How do you believe that a Christian man should behave? If you’ve had a church background it probably mostly comes from the sermon on the mount. You may be thinking things like:
Blessed are the poor in spirit, for theirs is the kingdom of heaven. Blessed are those who mourn, for they will be comforted. Blessed are the meek, for they will inherit the earth. Blessed are those who hunger and thirst for righteousness, for they will be filled. Blessed are the merciful, for they will be shown mercy. Blessed are the pure in heart, for they will see God. Blessed are the peacemakers, for they will be called children of God. Blessed are those who are persecuted because of righteousness, for theirs is the kingdom of heaven.
If anyone slaps you on the right cheek, turn to them the other cheek also.
Do not judge, or you too will be judged.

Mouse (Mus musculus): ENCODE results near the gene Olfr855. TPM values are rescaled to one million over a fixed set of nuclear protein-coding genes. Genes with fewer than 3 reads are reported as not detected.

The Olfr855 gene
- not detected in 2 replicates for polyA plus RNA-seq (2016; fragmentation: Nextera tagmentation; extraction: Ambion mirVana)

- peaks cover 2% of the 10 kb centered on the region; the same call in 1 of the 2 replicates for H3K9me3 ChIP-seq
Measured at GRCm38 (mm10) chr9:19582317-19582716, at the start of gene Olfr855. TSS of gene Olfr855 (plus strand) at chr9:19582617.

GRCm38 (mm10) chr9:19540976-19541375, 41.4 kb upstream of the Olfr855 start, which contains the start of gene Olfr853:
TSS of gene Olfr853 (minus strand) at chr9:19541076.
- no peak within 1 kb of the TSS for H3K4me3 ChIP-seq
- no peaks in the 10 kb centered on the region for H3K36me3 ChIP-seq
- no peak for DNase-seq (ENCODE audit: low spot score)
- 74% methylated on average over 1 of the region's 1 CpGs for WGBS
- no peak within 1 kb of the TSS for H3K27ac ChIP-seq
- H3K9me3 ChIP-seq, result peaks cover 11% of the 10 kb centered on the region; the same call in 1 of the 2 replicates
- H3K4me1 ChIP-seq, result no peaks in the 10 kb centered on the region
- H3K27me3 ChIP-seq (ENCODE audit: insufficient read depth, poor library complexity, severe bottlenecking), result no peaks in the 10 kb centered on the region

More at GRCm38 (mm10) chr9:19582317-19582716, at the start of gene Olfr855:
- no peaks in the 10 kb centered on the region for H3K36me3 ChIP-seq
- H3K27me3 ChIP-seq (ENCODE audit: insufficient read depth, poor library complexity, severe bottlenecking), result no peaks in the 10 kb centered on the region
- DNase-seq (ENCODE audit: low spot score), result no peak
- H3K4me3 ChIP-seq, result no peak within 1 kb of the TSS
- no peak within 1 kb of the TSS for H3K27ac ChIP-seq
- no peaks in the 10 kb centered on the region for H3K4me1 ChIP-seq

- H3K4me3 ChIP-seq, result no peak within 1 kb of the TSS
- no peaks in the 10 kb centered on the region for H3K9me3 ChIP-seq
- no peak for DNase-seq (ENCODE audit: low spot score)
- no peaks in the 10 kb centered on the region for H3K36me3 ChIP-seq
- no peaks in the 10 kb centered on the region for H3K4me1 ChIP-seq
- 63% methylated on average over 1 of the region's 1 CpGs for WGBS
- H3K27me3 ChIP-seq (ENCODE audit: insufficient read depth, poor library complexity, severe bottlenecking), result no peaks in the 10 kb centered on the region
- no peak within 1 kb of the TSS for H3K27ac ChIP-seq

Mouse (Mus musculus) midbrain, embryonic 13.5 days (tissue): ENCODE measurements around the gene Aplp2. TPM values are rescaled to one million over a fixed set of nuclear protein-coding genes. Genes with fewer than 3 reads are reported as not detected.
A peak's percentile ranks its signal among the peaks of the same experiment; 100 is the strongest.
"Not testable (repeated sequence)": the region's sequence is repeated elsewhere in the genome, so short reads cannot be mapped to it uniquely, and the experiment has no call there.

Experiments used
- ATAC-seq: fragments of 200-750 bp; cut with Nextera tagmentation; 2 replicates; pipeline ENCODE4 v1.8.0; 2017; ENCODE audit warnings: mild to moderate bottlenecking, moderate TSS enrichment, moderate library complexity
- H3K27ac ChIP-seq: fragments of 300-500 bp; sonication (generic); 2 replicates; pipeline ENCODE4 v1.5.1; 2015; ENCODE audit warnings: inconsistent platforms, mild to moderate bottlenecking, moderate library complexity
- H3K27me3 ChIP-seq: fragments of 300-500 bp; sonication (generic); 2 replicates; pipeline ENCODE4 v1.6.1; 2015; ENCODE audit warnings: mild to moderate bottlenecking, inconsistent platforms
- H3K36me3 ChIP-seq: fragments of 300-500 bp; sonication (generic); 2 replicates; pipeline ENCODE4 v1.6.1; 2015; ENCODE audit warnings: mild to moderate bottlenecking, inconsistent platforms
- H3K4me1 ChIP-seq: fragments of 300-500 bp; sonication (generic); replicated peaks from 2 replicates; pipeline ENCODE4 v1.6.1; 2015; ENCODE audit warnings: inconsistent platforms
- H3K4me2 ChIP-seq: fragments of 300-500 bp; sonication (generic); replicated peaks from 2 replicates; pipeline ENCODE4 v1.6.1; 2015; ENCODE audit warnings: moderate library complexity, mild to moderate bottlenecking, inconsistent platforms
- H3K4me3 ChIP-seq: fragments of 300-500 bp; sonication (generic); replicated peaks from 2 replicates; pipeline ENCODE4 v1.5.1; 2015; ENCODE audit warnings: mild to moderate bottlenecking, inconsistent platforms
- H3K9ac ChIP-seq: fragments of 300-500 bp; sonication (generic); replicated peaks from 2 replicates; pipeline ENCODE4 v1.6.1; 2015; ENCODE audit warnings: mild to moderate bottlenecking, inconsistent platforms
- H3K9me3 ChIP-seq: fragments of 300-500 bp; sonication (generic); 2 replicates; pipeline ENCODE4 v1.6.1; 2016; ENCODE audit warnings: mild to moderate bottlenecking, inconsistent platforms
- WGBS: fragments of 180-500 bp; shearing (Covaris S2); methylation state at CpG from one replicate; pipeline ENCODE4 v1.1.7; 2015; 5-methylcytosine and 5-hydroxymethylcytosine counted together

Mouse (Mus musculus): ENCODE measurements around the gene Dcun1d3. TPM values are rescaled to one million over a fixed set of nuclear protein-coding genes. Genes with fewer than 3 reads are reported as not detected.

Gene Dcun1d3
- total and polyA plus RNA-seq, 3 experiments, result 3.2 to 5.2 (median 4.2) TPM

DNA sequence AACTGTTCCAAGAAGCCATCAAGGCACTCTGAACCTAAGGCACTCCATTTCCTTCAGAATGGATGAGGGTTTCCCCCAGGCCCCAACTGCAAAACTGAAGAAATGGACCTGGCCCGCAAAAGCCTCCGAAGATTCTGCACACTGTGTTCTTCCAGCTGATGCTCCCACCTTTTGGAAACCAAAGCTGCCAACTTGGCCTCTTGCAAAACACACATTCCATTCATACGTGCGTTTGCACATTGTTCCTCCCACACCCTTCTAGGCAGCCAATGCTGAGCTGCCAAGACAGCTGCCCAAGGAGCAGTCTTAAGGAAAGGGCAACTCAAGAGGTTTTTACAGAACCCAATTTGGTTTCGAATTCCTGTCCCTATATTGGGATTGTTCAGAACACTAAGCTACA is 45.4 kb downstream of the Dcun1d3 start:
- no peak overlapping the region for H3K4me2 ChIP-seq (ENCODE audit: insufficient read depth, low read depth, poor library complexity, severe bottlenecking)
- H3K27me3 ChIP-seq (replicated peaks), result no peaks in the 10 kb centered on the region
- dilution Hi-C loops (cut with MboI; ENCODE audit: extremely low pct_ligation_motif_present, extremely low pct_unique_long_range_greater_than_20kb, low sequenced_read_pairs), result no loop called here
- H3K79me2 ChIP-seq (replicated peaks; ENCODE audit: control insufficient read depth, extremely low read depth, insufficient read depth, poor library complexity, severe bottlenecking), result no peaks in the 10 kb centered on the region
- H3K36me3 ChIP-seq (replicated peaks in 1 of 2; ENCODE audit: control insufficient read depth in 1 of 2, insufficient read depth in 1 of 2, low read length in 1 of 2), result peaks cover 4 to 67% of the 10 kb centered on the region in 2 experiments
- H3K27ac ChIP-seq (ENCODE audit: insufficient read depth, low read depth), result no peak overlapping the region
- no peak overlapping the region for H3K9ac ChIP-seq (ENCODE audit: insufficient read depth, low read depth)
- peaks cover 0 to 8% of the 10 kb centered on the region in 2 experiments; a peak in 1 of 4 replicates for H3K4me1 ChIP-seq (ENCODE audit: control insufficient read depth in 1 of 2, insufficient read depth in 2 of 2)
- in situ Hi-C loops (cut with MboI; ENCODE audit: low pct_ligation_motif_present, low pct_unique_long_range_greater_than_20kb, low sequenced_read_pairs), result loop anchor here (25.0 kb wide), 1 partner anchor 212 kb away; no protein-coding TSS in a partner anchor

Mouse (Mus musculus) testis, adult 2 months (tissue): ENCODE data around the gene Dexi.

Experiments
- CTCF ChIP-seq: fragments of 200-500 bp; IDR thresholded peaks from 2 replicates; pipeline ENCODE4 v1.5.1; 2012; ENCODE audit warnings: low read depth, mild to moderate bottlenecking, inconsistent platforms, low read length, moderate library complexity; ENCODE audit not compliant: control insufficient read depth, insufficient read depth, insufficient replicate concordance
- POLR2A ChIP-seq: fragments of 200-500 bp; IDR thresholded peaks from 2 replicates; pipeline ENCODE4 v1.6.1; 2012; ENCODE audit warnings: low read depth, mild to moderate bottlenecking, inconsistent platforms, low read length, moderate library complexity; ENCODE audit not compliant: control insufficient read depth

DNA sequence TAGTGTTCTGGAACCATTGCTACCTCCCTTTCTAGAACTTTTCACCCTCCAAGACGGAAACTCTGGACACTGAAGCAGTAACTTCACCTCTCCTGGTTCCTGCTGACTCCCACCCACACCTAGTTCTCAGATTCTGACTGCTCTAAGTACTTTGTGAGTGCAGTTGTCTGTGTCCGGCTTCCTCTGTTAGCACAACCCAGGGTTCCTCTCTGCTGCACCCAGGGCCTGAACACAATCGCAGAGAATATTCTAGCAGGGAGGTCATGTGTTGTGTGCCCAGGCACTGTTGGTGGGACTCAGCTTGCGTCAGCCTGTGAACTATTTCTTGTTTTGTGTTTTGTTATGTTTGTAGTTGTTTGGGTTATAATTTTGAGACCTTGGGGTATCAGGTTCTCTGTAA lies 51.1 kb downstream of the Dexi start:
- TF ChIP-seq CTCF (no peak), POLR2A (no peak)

If anyone forces you to go one mile, go with them two miles.
If that is all you are going on, and that is the only context you have, what kind of picture does that paint? To me it paints the picture of a man who is very soft, never confronts anyone, walks around with his eyes down and his shoulders forward. It paints the picture of a man who does not stand up for himself, who just takes insults with a meek smile, and certainly never tells anyone that they are wrong or need the change. Oh no, that would be judging, and we are not supposed to judge.